So … I just finished my almost-9-month project of re-reading ALL the Hercule Poirot mysteries. First, back in January, I read all 51 of the short-stories. Than, in chronological order, I re-read every Poirot novel. I had a blast doing this.
I finished Curtain … one that was written before others but locked away until after the author died … is a fabulous read! Such a great conclusion to the series! But then I still wanted more — why, oh why, hadn’t Christie written more???? OK, that’s probably not fair since she did write 40+ novels in addition to the short stories just using Poirot as the main character!
I succumbed to the urge and bought The Monogram Murders by “famous, psychological thriller author” Sophie Hannah. The reviews were mediocre, but the fact that the Agatha Christie Society recommended (actually, encouraged) the reading of Hannah’s book … and her newest one just came out.
So I thought I’d try it out.
I am so angry at the time wasted reading this novel. The story is a convoluted, overly intricate/confusing/stupid plot – so even if it wasn’t trying to milk the Poirot connection and if she had a non-famous detective, the execution would still have been horrible. I blame myself – I kept hoping it would get better … but it never did even though I stuck it out to the very end. I found it extremely hard to believe that Hannah is “an award-winning poet and crime fiction writer whose novels are international bestsellers”. She purportedly writes “psychological thrillers” and yet the psychology of this book never worked … never rang true … seemed forced.
That said, the fact that Hannah tries to sell the book as a “new Poirot” in the spirit of Christie is really annoying. I wonder if she’s read Poirot before trying to imitate Christie’s style? She comes nowhere close to Dame Agatha’s ability to weave a plot, peppered throughout with witticisms and characterizations beyond the norm. Hannah’s narrator, supposedly a detective from Scotland Yard who is portrayed as an un-creative, non-thinking policeman who is overly distressed by the murders (even leaving the scene of the first for hours until he can cope with seeing the victims) and is not a very sympathetic character, makes Hastings look like a genius. Poirot is portrayed as pompous and fairly dense to the obvious clues strewn throughout; the sense is that this is a parody rather than a “new” Poirot. The dialogue is ponderous and tries way too hard to be cute, something Christie never attempted. I also think she didn’t play fair … a major aspect of ALL Christie stories … with some of her conclusions based on the events.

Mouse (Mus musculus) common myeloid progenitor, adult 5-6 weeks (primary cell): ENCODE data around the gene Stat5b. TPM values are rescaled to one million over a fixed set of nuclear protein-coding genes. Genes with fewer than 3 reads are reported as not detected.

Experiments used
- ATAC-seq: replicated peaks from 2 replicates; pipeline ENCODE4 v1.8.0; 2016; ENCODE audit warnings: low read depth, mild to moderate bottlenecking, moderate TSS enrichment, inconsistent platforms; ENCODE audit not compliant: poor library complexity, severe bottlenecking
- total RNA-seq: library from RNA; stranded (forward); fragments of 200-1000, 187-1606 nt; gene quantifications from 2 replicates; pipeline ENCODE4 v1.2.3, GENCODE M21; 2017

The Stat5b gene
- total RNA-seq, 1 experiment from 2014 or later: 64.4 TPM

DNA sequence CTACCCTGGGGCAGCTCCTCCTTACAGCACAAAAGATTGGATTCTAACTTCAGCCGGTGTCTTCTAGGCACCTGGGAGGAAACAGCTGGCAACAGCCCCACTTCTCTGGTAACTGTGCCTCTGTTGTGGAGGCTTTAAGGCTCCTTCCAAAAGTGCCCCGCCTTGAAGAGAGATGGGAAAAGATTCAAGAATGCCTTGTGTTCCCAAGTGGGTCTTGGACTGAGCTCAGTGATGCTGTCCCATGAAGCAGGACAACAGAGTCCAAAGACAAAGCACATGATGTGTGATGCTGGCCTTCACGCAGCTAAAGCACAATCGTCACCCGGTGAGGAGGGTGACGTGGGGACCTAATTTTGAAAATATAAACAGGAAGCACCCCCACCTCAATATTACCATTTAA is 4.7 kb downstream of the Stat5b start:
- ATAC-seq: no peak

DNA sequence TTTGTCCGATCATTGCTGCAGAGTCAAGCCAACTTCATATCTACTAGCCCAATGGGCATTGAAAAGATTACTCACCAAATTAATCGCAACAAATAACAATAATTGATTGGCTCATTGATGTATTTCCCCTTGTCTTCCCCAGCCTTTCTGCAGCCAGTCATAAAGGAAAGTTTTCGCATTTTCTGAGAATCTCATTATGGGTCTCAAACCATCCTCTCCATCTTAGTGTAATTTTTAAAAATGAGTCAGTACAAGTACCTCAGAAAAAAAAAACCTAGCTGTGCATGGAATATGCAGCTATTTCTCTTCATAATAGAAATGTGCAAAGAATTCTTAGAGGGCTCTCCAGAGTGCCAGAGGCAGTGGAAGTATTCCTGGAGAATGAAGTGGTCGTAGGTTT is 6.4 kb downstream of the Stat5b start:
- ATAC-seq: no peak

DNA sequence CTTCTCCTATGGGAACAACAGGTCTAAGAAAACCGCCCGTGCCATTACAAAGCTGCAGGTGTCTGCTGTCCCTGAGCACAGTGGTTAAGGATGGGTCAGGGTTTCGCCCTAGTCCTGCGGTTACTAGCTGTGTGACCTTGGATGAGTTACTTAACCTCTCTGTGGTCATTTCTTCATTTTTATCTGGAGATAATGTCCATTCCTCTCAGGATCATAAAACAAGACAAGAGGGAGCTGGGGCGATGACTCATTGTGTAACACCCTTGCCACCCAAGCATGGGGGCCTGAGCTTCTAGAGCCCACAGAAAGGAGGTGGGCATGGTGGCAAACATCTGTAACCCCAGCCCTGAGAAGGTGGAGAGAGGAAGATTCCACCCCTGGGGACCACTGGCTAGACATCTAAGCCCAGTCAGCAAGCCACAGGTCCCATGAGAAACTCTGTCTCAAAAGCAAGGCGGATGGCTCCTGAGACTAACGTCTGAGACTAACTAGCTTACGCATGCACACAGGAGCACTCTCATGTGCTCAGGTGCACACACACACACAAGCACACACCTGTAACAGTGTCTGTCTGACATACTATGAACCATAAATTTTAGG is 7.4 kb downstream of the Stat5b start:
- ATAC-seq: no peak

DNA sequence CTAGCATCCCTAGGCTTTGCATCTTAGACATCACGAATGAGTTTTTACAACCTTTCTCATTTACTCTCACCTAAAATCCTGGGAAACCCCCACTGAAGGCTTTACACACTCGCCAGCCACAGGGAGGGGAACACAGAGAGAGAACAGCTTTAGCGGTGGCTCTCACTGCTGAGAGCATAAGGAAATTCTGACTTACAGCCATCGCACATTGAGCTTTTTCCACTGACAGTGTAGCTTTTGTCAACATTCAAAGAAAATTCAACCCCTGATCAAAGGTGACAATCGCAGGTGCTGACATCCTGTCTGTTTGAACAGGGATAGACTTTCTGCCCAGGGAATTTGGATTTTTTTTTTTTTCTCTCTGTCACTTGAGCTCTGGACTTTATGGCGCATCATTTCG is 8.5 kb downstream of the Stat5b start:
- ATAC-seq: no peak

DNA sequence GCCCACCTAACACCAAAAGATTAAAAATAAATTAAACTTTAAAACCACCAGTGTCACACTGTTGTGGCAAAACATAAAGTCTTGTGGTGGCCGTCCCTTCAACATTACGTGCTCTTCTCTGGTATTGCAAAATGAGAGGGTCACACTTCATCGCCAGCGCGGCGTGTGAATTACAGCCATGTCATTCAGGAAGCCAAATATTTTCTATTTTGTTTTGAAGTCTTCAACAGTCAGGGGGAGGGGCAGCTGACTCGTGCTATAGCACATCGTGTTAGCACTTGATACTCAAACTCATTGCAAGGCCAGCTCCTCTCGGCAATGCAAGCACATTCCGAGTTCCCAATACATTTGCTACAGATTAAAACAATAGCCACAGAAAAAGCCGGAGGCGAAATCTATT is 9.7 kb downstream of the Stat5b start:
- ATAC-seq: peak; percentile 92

UGH! Poor Agatha must be turning in her grave!
I will find something else to fill the void … and not trust to “in the spirit of …” modern writers to satisfy my craving for great mystery writing.
Trust me, don’t waste your time or money on this one ….